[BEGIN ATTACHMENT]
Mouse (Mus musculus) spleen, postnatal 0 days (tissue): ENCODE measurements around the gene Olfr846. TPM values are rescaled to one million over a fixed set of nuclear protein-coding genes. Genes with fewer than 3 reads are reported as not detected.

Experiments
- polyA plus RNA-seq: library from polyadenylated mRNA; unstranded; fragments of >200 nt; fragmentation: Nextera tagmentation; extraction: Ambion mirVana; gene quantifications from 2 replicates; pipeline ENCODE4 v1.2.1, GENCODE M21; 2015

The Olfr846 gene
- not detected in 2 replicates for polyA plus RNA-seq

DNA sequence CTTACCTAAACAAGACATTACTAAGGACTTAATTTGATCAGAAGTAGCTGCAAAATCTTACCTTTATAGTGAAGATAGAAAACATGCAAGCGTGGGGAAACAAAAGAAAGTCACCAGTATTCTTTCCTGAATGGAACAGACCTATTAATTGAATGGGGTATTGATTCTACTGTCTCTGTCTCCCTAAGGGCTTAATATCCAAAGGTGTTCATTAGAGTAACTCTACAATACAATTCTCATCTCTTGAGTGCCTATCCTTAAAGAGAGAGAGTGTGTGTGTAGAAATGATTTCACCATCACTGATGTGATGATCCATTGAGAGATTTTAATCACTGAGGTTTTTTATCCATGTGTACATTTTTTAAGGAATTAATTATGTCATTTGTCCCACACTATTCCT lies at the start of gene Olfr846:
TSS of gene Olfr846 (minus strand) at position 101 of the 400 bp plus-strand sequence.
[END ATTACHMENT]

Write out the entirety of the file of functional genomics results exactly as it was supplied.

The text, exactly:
Mouse (Mus musculus) spleen, postnatal 0 days (tissue): ENCODE measurements around the gene Olfr846. TPM values are rescaled to one million over a fixed set of nuclear protein-coding genes. Genes with fewer than 3 reads are reported as not detected.

Experiments
- polyA plus RNA-seq: library from polyadenylated mRNA; unstranded; fragments of >200 nt; fragmentation: Nextera tagmentation; extraction: Ambion mirVana; gene quantifications from 2 replicates; pipeline ENCODE4 v1.2.1, GENCODE M21; 2015

The Olfr846 gene
- not detected in 2 replicates for polyA plus RNA-seq

DNA sequence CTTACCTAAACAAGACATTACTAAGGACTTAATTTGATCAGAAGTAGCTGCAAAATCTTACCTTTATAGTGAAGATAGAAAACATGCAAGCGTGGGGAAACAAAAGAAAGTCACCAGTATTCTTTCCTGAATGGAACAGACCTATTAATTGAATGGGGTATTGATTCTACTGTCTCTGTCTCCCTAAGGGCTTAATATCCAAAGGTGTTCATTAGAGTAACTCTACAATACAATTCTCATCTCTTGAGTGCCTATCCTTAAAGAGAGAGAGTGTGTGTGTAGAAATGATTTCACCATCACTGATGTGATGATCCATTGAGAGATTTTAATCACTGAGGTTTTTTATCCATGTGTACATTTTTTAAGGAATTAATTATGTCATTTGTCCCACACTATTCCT lies at the start of gene Olfr846:
TSS of gene Olfr846 (minus strand) at position 101 of the 400 bp plus-strand sequence.